Before the meeting, you need to make sure the termination of your employee’s contract is in writing. It’s also a good idea if you or a witness — should you have one — takes notes during the conversation too. This way, everyone will be clear on what is said, and you can refer back to it if necessary. 

At the meeting, all important documents should be given to the employee. This includes the letter of termination, their references, and any financial agreement you might have with them, such as redundancy pay, if you are letting them go for that reason. 

4. Consider what you need to say 

You’ll need to think carefully about what you will say to your employee during the meeting. It might help to write it all down a few days before and learn the main points you want to get across. It’s important that you are clear and concise in your delivery. You don’t want them to leave the room feeling confused.  

Above all, talk to your employee as a person. Remember they will have worries and concerns and you need to be mindful of the fact they are losing their job quite suddenly.  

Whether it’s a fair dismissal or not, it might be quite traumatic news for them. Stay professional and outline the reasons you are dismissing them. Let them have a chance to speak but make sure they know your final decision, the reasons behind it and if they should work their notice or not.  

Do you need to have an employee termination meeting? 

Yes, you need to have an employee termination meeting to ensure you are following the correct process. This helps you avoid accusations of unfair or wrongful dismissal. 

In the meeting, you need to go through everything with your staff member, so they are clear on; why they are being dismissed, how long they have to work their notice and the repercussions. For example, if you’re taking legal action if they have assaulted or harassed another member of staff or stolen company property.  

How long should the meeting last? 

There is no set time you have to hold the meeting, but keep in mind the things you need to say and the points you need to get across. 

It might help to make a clear list of everything you need to cover in the meeting and work out timings before it commences. Also, make sure you factor in time for your staff member to speak and ask questions.  

What is the employee dismissal process? 

When dismissing someone, you must follow your own dismissal process. You have to be able to show a valid reason for letting someone go to avoid firing them unfairly. Here’s how to follow a dismissals process correctly. 

1. Offer a comprehensive reason for dismissal 

It's so important that you make sure the reasons for dismissal are legally valid. The government offers advice on what does and doesn’t qualify for dismissal and is guided by UK employment laws, so it’s wise to check that your reason fits in with their requirements.  

You must show that your employee is not doing their job correctly or endangering colleagues, the business or customers.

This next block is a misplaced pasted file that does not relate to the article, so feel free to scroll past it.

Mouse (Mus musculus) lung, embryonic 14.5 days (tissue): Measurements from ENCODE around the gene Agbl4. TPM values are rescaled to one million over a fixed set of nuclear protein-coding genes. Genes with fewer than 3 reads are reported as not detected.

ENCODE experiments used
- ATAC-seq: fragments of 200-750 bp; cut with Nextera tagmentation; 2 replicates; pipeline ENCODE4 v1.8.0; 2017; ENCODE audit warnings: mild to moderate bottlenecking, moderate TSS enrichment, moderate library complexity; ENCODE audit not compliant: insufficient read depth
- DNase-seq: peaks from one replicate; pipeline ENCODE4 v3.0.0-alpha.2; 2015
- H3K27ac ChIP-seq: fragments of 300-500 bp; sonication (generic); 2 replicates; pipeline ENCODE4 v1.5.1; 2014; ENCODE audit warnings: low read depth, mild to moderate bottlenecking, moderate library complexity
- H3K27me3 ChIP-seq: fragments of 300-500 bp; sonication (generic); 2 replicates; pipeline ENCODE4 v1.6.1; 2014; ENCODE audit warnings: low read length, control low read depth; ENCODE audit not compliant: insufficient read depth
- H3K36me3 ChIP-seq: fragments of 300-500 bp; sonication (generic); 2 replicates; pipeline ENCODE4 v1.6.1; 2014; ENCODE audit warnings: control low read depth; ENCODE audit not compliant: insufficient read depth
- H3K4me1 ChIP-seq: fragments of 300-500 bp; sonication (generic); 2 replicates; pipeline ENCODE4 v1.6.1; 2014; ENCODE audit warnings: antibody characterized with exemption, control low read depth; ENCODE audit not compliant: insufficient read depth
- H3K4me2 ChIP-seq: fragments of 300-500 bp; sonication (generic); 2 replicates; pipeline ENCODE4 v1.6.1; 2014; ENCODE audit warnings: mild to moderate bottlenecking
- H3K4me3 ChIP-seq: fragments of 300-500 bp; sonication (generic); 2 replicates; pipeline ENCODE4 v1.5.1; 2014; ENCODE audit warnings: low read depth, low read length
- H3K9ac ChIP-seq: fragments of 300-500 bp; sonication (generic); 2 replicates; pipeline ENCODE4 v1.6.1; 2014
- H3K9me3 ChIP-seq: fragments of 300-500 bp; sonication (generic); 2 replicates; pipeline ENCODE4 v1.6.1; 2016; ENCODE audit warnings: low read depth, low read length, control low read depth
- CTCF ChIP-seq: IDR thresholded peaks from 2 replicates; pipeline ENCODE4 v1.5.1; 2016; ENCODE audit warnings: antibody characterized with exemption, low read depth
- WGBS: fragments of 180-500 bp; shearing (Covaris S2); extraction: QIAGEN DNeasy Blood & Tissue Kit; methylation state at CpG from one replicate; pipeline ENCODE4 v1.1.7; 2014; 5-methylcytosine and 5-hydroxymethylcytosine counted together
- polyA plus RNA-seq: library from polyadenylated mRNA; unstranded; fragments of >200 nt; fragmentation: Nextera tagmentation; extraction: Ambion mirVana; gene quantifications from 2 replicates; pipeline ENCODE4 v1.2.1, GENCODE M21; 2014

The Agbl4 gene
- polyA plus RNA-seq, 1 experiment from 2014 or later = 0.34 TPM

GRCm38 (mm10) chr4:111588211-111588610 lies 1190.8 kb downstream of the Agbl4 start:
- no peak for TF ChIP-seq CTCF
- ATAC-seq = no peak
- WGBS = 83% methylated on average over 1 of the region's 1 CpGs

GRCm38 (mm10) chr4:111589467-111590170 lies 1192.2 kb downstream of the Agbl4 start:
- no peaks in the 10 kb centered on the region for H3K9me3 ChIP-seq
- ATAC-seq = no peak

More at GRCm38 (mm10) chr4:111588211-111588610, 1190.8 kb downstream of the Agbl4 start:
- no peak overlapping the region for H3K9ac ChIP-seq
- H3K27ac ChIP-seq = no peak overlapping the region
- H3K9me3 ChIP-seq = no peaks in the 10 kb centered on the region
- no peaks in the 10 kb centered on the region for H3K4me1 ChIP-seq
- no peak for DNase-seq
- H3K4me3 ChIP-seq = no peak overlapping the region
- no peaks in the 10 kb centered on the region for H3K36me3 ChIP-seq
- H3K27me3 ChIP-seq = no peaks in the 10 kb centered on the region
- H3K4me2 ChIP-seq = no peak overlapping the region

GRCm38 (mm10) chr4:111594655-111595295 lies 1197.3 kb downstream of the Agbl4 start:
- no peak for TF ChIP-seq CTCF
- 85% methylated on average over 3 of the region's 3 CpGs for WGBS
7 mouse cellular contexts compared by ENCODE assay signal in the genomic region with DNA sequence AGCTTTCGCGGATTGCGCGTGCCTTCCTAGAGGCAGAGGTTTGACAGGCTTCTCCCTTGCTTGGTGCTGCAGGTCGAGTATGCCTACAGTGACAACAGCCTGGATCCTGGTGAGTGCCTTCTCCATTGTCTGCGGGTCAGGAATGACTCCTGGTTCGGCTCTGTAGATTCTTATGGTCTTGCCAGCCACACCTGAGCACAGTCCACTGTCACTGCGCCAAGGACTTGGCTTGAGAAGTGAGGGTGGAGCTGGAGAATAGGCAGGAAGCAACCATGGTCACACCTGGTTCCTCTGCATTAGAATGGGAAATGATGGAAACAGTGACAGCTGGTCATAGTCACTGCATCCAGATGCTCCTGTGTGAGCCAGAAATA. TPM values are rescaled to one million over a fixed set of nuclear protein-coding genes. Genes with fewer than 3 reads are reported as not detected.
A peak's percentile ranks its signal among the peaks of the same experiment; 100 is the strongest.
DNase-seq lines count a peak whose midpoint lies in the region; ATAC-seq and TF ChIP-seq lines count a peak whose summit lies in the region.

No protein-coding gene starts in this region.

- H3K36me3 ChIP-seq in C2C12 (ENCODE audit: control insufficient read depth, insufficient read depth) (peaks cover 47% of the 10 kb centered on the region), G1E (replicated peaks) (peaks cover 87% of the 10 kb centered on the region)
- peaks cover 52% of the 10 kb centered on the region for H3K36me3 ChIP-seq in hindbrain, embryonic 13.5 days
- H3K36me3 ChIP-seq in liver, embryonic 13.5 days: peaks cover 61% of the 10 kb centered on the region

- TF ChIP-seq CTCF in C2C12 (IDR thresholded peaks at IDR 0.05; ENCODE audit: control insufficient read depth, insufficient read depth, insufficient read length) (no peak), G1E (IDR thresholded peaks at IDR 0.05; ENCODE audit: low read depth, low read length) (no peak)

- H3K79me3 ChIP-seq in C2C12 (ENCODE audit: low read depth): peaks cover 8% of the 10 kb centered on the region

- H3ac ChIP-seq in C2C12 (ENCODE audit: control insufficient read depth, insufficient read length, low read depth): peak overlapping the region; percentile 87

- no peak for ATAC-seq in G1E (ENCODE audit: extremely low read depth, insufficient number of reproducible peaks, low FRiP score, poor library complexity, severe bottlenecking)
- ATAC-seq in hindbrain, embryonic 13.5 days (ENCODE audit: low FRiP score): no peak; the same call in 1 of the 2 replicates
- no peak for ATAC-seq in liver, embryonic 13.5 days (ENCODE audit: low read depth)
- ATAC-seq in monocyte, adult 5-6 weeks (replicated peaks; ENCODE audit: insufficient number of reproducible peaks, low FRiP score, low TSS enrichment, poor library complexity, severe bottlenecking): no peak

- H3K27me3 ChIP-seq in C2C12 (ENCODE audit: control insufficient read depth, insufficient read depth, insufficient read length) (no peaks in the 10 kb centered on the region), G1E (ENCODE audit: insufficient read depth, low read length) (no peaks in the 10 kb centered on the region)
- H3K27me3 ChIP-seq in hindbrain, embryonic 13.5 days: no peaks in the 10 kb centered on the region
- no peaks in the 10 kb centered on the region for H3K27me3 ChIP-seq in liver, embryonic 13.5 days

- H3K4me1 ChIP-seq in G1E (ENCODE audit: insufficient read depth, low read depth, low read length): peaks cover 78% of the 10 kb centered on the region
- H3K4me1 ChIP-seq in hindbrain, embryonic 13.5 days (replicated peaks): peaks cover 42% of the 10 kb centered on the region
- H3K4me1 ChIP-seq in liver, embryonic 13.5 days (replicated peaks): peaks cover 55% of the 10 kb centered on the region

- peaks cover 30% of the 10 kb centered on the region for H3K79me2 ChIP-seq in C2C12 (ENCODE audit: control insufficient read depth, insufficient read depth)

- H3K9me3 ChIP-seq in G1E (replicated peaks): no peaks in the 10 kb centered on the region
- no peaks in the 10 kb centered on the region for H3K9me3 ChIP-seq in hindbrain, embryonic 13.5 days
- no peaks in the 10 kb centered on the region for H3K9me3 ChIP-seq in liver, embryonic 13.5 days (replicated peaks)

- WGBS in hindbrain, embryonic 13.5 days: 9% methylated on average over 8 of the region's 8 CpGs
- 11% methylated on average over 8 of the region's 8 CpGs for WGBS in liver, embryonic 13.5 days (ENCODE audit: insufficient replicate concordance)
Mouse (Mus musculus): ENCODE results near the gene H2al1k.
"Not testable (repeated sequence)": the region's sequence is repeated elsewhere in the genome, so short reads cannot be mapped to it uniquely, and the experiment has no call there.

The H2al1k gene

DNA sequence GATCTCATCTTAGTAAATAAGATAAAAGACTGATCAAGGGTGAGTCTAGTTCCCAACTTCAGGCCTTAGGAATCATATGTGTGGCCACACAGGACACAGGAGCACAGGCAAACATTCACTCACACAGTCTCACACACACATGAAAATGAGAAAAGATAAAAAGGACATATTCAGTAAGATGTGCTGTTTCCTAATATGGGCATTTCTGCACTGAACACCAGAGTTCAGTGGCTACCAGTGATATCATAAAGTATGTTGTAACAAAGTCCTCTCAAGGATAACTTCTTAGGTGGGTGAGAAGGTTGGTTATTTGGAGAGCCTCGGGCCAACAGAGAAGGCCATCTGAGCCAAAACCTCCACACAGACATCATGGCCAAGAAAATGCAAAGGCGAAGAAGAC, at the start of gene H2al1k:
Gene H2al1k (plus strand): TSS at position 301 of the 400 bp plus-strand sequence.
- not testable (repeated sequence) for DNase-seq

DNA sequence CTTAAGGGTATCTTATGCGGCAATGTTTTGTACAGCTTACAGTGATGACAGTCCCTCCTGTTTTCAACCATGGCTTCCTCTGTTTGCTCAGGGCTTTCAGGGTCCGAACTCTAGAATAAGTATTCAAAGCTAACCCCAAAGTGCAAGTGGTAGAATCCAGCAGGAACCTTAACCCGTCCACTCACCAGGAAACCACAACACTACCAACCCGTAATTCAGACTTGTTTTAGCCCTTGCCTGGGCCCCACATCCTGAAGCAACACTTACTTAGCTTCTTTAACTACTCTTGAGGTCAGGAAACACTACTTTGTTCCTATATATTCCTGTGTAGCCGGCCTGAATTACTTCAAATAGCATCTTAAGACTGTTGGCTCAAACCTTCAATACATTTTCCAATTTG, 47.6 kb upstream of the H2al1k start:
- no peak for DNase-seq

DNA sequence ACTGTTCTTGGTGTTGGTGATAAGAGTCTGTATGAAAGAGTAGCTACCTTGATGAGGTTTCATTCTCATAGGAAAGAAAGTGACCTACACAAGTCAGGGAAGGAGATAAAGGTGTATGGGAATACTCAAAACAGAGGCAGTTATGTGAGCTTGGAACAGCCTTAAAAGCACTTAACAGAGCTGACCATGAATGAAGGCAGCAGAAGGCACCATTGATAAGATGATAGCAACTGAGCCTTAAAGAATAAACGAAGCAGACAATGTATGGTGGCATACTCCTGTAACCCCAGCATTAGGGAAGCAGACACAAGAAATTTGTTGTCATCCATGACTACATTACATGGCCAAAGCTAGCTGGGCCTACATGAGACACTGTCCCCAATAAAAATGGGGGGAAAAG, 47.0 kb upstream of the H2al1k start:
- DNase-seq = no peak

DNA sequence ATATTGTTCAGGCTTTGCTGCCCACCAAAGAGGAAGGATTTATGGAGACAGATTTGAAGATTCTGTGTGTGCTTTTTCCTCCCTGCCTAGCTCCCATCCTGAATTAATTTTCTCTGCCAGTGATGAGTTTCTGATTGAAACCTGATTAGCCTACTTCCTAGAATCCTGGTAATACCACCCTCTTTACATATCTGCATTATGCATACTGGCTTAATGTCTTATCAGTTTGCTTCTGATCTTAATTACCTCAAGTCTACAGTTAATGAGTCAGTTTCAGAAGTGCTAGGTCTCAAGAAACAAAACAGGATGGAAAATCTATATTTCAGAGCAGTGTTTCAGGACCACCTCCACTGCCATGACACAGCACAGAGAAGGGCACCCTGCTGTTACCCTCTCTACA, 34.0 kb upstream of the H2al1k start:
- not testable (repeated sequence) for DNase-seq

2. Ensure that the employee knows that this decision is final 

Although you must give your employee a chance to speak in the meeting you hold with them, you have to let them know that the dismissal decision is final. 

You need to tell them when their employment contract will officially end; what their notice period is and if they are entitled to any money. Make sure you provide all these details in writing to give to your staff member.  

3. Run through any remaining benefits and pay they may have 

It’s important to let your employee know about any pay they are still entitled to, when their notice period ends and when their last paycheck will be. Remember to put all this in writing as proof. Sometimes it might be difficult for them to process what is happening in the meeting, so if they have all the details in front of them, they can read through everything at home. 

4. Collect any company property that they’ll have to return 

The next step is to collect any company property your employee has possession of. This might include items like a laptop, company car or a mobile phone. Company property covers everything you have given them to carry out their job with.

Who should be involved in dismissing an employee? 

The only person who should be dismissing an employee is a manager or business owner who has the authority to do so. But there can be others present at the dismissal meeting if you wish. 

  • HR Manager — A HR representative could be useful if the employee is wanting to appeal the decision. 
  • Mediator — If needed,  a mediator can be required by you or the employee to sit in on the meeting and check everyone is acting fairly. 
  • Witnesses —  Again, a witness can be invited by you or the employee to witness what is being said. This will help avoid confusion. Witnesses can also take notes. 

What are the legal risks of getting dismissals wrong? 

Employees have certain legal rights and if you don’t take these into account, you can find yourself in hot water.  

It’s so important to make sure you’re following the correct procedures. Otherwise, you could find yourself being sued or taken to court in an employment tribunal.  

If an employment tribunal decides you dismissed an employee unfairly, they may order you to give the employee their job back, offer them a different role or even pay compensation.  

Do you need to tell other members of staff? 

After the dismissals meeting, you do need to notify other employees about the termination, so they know how the change will impact them.  

Some workers may feel worried about their own jobs, so you need to address and be upfront about the situation. For example, if you were planning on making more redundancies then be clear about this. If the firing was a one-off because of gross misconduct, then this needs to be stated. 

Be direct with your team about the expectations you have for them on how they handle their teammate leaving.